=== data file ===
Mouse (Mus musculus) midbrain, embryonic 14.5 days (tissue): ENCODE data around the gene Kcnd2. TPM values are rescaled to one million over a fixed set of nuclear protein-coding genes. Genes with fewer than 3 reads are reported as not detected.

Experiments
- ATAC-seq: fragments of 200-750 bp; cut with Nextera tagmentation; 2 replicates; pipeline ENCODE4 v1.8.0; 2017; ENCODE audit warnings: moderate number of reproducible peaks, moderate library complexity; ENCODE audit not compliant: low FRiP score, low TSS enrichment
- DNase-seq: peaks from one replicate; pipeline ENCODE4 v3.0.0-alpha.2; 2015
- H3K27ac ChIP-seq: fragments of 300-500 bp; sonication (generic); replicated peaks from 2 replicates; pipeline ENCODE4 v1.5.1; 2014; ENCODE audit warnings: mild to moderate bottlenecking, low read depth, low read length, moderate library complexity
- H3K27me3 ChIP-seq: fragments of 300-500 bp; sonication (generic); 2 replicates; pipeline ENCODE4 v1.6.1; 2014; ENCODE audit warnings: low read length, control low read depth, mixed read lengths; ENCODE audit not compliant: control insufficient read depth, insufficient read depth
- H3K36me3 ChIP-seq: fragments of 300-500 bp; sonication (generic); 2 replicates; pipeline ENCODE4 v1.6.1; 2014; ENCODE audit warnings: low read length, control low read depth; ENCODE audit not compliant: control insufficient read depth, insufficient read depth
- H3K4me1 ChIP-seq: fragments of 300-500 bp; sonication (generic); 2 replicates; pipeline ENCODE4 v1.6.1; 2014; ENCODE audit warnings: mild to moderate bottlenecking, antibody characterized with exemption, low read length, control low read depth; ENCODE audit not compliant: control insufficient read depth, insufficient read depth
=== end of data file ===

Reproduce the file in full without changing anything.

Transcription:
Mouse (Mus musculus) midbrain, embryonic 14.5 days (tissue): ENCODE data around the gene Kcnd2. TPM values are rescaled to one million over a fixed set of nuclear protein-coding genes. Genes with fewer than 3 reads are reported as not detected.

Experiments
- ATAC-seq: fragments of 200-750 bp; cut with Nextera tagmentation; 2 replicates; pipeline ENCODE4 v1.8.0; 2017; ENCODE audit warnings: moderate number of reproducible peaks, moderate library complexity; ENCODE audit not compliant: low FRiP score, low TSS enrichment
- DNase-seq: peaks from one replicate; pipeline ENCODE4 v3.0.0-alpha.2; 2015
- H3K27ac ChIP-seq: fragments of 300-500 bp; sonication (generic); replicated peaks from 2 replicates; pipeline ENCODE4 v1.5.1; 2014; ENCODE audit warnings: mild to moderate bottlenecking, low read depth, low read length, moderate library complexity
- H3K27me3 ChIP-seq: fragments of 300-500 bp; sonication (generic); 2 replicates; pipeline ENCODE4 v1.6.1; 2014; ENCODE audit warnings: low read length, control low read depth, mixed read lengths; ENCODE audit not compliant: control insufficient read depth, insufficient read depth
- H3K36me3 ChIP-seq: fragments of 300-500 bp; sonication (generic); 2 replicates; pipeline ENCODE4 v1.6.1; 2014; ENCODE audit warnings: low read length, control low read depth; ENCODE audit not compliant: control insufficient read depth, insufficient read depth
- H3K4me1 ChIP-seq: fragments of 300-500 bp; sonication (generic); 2 replicates; pipeline ENCODE4 v1.6.1; 2014; ENCODE audit warnings: mild to moderate bottlenecking, antibody characterized with exemption, low read length, control low read depth; ENCODE audit not compliant: control insufficient read depth, insufficient read depth